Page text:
Archived Articles
 Archved Information
 Sinclairification by Grant Sinclair

Organizing Your Pictures When You Come Home

17 Aug 2008

Welcome home!  You’ve had a wonderful trip, seen a lot of things, done a lot of things, gotten home sick, got over it, missed your family, friends and pets, taken a lot of pictures and hopefully returned safely.

Now that you have unpacked, done your laundry, checked your E-mail, called your family and friends, had something to eat, had a nap and are unwinding, you have all those pictures to go through.

Hundreds and hundreds of pictures.

To start, if you’re reading this, you probably didn’t read this article.  Or you read it and decided to ignore it.  Now you’re back from your trip and your pictures from all over the place are, well, all over the place.  You went on a trip – that much is certain.  But for how long and where is still a bit of a mystery, at least as far as your pictures are concerned.

Before you try to share, print, save or enjoy your pictures, you’ll need to get organized.  How do you get organized and make sense of all those images?  With this article, that’s how.

For digital photographers:
The first step is to collect all your pictures.  Before you do anything else, check your memory cards.  Next, try to remember if you put pictures other places.  Did you upload anything to a photo sharing Web site?  Did you E-mail any pictures?  If so, did you copy yourself on the E-mail or save the E-mail in your Sent Mail folder?  Were any pictures uploaded to online storage?  Did you save any images to your iPod or other portable storage device?

Create a folder on your computer and call it “Pictures from the trip” or something similar, in which to store your pictures from the trip.

Sometimes pictures that are automatically labeled by the camera will have the same file name.  This usually happens with older cameras and even then only in succeeding flash cards.  If this is the case, you may find the computer asking you if you want to replace one picture with another.  For example: “Do you want to replace the file “CRSX0026.jpg” 3.31 MB with the file “CRSX0026.jpg” 3.80 MB?

Be sure to click “No,” otherwise you run the risk of losing pictures by copying over something you may want to keep.  Then put the second picture (the one that was going to replace what was already in the folder) in a different folder.

Just click No!  Screenshot © Microsoft

To keep things clean and neat, try the following:
1) Create a new folder for each set of photos.  A folder called “Pictures from memory card,” another folder called “Pictures from online storage,” a folder called “Pictures from E-mail”, etcetera.

2) COPY your images to your computer. DO NOT cut and paste!

3) If your photo program offers you the option to “Delete images from device after copying,” make sure the box is unchecked!

Make sure the "Delete pictures from my device after copying them" box is unchecked! Screenshot © Microsoft

The reason for the advice in numbers 2 and 3 is because should something go wrong with the photo transfer, like in the image after this paragrah, you’ll still have the pictures on the original source and you can re-download or re-copy them if you need to.

This image didn't transfer correctly from the camera to the computer.  I still had it on my memory card, so I was able to download it again.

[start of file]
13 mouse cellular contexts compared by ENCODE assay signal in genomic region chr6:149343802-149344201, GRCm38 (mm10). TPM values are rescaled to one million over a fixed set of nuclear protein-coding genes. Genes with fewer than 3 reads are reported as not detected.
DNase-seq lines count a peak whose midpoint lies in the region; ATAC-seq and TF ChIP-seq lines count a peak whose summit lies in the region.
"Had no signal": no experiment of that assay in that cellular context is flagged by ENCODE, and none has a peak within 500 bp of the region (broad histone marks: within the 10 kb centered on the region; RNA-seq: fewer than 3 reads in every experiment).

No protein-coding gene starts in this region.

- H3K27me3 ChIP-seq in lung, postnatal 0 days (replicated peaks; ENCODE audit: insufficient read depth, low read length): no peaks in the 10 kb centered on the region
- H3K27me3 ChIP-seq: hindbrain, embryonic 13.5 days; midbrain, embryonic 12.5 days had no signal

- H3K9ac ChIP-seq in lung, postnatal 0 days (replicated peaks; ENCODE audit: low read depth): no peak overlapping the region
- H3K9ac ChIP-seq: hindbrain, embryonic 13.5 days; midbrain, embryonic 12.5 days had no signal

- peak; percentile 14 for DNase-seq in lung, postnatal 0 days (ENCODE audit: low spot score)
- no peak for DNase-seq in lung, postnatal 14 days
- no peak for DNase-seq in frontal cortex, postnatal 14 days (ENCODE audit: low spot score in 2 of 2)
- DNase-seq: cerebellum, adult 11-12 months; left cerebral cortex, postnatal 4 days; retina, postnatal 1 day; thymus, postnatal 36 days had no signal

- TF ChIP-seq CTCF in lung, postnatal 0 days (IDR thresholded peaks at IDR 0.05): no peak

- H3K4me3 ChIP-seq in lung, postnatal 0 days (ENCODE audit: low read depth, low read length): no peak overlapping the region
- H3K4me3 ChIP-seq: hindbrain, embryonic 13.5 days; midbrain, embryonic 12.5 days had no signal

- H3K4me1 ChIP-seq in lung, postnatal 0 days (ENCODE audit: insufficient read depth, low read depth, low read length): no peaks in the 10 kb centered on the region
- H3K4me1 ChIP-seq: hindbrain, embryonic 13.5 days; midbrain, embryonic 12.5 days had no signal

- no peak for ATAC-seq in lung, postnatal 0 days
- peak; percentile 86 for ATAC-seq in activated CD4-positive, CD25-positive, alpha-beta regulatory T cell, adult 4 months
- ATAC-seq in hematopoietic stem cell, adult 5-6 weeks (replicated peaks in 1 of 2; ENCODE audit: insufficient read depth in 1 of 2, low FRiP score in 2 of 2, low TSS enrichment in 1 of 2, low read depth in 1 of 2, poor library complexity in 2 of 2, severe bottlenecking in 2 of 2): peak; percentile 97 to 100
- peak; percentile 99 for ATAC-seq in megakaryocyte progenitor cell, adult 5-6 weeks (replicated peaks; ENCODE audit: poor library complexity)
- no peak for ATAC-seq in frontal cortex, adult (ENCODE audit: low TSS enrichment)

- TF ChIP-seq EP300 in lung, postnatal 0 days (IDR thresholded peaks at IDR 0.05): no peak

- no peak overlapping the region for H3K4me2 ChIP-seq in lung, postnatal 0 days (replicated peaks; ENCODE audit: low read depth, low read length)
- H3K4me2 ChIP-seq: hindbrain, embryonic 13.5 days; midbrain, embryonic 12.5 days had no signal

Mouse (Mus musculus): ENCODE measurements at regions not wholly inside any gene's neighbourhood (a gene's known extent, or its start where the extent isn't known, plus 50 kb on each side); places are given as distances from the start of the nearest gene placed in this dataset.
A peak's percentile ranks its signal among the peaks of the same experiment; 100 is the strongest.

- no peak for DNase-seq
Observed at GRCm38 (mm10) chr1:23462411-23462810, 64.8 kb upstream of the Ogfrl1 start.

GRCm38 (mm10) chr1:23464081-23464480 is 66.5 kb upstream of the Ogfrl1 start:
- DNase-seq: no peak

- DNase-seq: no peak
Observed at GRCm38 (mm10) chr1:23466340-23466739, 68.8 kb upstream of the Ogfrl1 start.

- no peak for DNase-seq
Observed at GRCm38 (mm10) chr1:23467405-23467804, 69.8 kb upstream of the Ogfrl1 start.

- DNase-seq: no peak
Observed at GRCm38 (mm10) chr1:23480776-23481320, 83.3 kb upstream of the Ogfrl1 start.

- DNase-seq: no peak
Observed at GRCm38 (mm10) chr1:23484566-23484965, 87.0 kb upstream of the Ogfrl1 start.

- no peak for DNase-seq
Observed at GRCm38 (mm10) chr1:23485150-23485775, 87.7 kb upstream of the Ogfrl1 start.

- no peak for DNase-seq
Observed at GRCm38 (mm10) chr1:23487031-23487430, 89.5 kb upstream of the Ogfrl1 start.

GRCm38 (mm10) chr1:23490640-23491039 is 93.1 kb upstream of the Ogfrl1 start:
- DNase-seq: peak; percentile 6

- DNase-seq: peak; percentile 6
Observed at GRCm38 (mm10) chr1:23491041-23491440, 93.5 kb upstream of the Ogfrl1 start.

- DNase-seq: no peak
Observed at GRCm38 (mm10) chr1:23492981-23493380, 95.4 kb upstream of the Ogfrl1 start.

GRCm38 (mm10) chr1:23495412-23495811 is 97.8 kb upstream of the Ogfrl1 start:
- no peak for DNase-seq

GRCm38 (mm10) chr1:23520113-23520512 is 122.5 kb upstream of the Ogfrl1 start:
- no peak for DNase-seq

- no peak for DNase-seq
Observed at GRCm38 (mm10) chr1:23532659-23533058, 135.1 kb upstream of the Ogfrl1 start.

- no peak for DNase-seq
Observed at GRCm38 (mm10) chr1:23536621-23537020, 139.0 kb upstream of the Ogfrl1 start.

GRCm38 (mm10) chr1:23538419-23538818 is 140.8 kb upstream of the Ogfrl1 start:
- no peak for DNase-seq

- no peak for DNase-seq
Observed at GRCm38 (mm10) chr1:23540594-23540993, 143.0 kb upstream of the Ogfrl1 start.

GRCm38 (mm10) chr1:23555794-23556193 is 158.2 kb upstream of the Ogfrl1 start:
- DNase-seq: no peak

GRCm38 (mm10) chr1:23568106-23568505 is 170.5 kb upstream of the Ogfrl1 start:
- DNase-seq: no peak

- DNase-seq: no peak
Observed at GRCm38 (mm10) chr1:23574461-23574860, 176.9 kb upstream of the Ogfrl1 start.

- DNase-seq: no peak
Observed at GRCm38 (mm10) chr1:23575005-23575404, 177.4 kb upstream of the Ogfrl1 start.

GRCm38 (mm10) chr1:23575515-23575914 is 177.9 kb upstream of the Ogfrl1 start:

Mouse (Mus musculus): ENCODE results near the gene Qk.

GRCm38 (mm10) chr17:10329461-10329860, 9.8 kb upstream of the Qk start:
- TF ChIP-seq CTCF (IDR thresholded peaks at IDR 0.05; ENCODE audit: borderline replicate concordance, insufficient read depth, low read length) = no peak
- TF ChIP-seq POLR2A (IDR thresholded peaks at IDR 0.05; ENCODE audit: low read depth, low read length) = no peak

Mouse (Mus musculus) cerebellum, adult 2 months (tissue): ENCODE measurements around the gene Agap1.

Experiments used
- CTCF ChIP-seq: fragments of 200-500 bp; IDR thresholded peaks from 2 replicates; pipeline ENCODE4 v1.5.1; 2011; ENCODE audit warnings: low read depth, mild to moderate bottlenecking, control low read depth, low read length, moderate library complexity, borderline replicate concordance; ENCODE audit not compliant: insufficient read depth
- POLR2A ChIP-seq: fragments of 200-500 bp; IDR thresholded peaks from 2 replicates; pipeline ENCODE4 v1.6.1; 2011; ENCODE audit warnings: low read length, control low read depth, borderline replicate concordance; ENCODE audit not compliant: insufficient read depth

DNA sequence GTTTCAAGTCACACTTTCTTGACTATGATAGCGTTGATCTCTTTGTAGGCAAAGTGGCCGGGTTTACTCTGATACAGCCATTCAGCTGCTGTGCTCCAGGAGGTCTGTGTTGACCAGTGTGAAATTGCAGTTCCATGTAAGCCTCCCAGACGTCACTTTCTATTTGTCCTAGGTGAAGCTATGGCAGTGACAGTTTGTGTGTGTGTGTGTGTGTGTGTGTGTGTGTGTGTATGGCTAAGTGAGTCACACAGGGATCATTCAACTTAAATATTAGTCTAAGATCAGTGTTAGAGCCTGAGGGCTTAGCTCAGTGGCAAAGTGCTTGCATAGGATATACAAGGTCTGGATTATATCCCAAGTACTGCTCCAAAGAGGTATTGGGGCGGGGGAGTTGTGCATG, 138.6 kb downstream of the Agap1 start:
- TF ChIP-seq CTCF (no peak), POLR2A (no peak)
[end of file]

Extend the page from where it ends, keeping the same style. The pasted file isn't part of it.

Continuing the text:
This is the picture, re-downloaded.  I know it's not a great picture, but it proves my point.

Let’s take a short break for a second. 

I know that all this advice can be confusing.  I’m quite aware that most people keep all the photos from their trip on their memory cards until they get home, then copy the pictures to their computer without a problem.  These people usually take relatively few pictures, go on one trip to one place for a week or two, stay at the same hotel the whole time, then come home.

This advice is for them, sure, but it is mainly for people who travel to many places, stay in a variety of types of accommodation, do a lot of packing and unpacking, travel for a few weeks minimum, need to keep track of tickets, passports, money and other things.  You know, the backpack across a continent kind of people.  As a result, all the photos they have taken get stashed in various locations and they need to sort it all out when they get home.

That’s not to suggest they are unorganized, but while they travel, they probably have other things on their minds.  If you have ever traveled like that, you would understand.

Back to the article.

By now, hopefully you have accumulated all your photographs from all locations, sources and devices.  The pictures are all on your computer in folders.

Now you’re ready for the next step.

For Film Photographers:
Hopefully you’ve been taking notes and labeling rolls of film as you go.  If not, you won’t know what’s on each roll until you have the film processed.

When you have the prints made, get doubles of each set.  It usually won’t cost much more than one set of prints and it’s easier and less expensive to have doubles made than it is to go back to the photo lab and have more prints made, even in the cost of gas alone.

If the photo lab that is processing your film offers to scan your images to CD in a high-quality scan for a reasonable price, do it.  Having digital versions of your prints, especially if someone else makes them, saves you time and gives you the flexibility of digital imagery.  To save money, ask if they can scan more than one roll of film per disc.

Once your pictures are all processed, labeled and stored, you should be ready for the next step.

For Slide Photographers:
That’s right, we didn’t forget about you.  You probably don’t need our help, but we’re going to provide advice anyway.  It’ll be a good refresher or helpful to someone starting out shooting slides.

As with the film photographers, this advice assumes you haven’t been taking any notes or labeling film as you go.

Before you bring your film to a photo place, call ahead and ask if they provide E6 processing.  Most drug stores and big box supermarkets won’t have this capability, but proper photo processing labs should.  Because of the popularity of digital photography, finding a photo lab with E6 processing can be difficult.